Tie a Quilt
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“Tie a Quilt,” New Era, Dec. 1974, 24

Tie a Quilt

Want to redecorate your room, make an unforgettable present for a friend, or just explore folk traditions? Tie a quilt!

The first step is to determine how large your quilt will need to be. The average quilt size, 72 by 90 inches, fits a twin bed. Consider whether you want the quilt to act as a bedspread. If so, you will need to add length on the sides and bottom so the quilt will hang to the floor. Be sure to include enough at the top to tuck your pillow in.

Once you have determined how large the quilt will need to be, choose wash-and-wear fabrics of appropriate length and width. Be sure to look at the bottom and top materials together so you will have the kind of coordinated look you want. While both can be made out of the same material, just for fun mix and match plain and print or two complementary patterns. If this is your first quilt, it would be a good idea to use material such as a gingham check that eliminates all the guesswork when it comes to making sure the stitches are placed evenly. For a quilt of twin-bed size or larger, buy fabric at least 45 inches wide. You’ll want to get enough so you can cut the material in two and have each strip long enough to adequately cover the length of the bed.

Batting is the substance you lay between the top and bottom pieces of a quilt to make it full and fluffy. Get enough batting to put one layer inside the whole quilt. Be sure to choose a dacron bat that will wash in a machine. Wool batting has a tendency to ball up once it’s washed. Stock up on enough large, strong darning needles so all your friends can help you tie. You’ll need several pairs of scissors too. Choose good quality four-ply yarn. It’s a good idea to purchase the yarn when you choose your material so you can be sure the yarn will match.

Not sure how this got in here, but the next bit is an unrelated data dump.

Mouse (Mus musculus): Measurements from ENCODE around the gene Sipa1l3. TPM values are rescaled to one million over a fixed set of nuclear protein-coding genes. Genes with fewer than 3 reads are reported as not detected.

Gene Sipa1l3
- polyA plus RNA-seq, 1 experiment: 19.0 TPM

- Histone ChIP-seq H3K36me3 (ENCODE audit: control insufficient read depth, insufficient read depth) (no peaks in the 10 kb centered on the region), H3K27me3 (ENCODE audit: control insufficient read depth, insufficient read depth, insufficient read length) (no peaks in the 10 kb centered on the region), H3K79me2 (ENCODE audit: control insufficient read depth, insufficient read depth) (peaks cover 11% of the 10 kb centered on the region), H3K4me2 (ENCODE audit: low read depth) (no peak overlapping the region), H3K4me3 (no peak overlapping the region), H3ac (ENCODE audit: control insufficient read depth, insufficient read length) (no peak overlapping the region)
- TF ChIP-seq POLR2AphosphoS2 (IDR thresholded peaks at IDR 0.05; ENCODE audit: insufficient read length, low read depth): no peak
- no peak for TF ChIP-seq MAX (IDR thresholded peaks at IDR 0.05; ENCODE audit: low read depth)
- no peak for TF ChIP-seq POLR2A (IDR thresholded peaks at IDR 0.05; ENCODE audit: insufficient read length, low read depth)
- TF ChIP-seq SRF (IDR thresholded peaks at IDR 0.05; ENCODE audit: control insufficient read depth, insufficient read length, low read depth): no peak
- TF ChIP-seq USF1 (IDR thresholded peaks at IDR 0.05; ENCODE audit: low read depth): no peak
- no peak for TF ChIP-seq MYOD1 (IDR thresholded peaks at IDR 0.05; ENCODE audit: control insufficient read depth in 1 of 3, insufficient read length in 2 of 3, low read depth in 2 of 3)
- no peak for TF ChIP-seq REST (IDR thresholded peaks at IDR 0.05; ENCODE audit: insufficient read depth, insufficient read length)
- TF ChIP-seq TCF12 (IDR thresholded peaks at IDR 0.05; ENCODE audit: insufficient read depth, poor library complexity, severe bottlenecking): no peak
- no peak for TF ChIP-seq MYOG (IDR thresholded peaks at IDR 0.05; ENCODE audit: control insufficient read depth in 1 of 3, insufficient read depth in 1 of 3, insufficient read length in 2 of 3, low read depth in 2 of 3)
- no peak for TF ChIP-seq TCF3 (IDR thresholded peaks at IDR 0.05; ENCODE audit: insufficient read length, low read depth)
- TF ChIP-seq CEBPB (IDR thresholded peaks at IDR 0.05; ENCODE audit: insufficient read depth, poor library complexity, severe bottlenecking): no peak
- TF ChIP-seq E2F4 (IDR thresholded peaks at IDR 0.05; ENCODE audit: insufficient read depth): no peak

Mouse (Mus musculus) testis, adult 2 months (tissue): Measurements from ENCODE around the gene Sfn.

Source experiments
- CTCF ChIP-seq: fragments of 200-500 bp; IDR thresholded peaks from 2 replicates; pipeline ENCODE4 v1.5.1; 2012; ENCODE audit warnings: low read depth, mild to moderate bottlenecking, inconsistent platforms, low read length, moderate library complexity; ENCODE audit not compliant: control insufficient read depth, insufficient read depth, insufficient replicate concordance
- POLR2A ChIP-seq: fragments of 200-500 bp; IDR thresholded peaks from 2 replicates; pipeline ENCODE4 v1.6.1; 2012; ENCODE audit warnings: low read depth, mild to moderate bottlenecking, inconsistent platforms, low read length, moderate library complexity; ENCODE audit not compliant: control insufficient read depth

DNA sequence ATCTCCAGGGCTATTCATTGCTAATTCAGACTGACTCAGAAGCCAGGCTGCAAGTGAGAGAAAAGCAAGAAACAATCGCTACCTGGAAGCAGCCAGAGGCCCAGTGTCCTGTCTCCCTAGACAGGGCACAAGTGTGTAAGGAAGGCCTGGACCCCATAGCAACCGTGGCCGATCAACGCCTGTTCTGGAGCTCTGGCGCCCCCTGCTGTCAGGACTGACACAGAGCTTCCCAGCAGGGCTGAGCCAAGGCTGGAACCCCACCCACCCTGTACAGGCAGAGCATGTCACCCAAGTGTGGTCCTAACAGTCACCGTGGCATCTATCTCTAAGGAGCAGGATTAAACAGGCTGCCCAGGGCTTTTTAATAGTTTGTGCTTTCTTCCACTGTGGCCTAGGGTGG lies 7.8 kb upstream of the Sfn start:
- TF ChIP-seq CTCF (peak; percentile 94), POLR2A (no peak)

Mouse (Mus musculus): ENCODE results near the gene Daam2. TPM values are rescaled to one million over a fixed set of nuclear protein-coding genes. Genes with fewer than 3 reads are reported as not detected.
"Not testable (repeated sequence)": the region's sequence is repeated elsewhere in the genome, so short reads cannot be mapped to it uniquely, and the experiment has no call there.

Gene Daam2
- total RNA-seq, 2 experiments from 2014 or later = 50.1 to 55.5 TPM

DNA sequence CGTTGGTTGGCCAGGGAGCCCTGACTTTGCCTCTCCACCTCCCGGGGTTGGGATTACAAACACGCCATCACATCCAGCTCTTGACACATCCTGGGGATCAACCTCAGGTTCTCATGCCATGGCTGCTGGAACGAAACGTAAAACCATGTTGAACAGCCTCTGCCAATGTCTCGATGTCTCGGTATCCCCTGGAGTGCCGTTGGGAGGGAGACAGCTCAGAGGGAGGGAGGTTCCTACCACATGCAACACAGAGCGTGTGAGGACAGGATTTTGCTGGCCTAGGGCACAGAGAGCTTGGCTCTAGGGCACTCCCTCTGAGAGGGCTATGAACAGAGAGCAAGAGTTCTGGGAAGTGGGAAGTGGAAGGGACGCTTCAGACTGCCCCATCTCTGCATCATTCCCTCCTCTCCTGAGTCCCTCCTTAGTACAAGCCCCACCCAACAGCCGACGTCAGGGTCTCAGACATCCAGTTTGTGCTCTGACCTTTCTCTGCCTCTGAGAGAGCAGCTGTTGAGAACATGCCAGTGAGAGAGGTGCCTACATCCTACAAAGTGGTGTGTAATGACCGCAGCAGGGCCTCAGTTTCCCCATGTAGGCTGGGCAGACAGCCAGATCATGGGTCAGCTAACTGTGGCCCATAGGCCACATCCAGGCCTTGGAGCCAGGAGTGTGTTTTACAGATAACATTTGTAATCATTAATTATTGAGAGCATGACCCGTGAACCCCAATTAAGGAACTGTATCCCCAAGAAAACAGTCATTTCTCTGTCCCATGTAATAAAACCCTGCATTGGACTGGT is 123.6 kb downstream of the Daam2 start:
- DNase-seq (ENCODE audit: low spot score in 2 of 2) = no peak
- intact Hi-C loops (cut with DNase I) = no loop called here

To piece both strips together, cut one of them in half lengthwise so you can make a seam on both sides of your uncut piece. This makes a much prettier quilt bottom than simply making a seam up the middle. Follow the same procedure with the quilt top. Leave the edges alone.

There are several ways to make a frame on which to tie your quilt. If your ward or branch Relief Society has a frame, you might be able to borrow it for an evening. If you don’t have a frame, you can easily make one. Buy four pieces of soft wood, such as pine, into which you could easily put a thumbtack. Be sure to buy pieces long enough for any future quilts since you can always make the frame smaller by just moving the boards together. When you’re ready to set up the frame, put the side boards (the longest ones) on top. Prop up the entire frame on chairs or stands and clamp loosely with C-clamps the approximate size of your quilt. C-clamps can be purchased at most hardware or building supply stores.

Before you tack the bottom piece to the frame, decide whether you want the tufts of yarn where you’ve tied the knots to show on the top. If you have a very colorful print it may not matter if the ties show. On the other hand, if you have a lovely flower print or a pattern you want to see clearly, you may prefer to have only the small underneath stitch show. Put on the quilt frame first the piece on which you want the small stitches to show. The piece on top will have the knots. You can always use either side of the quilt as the top once you’ve completed it.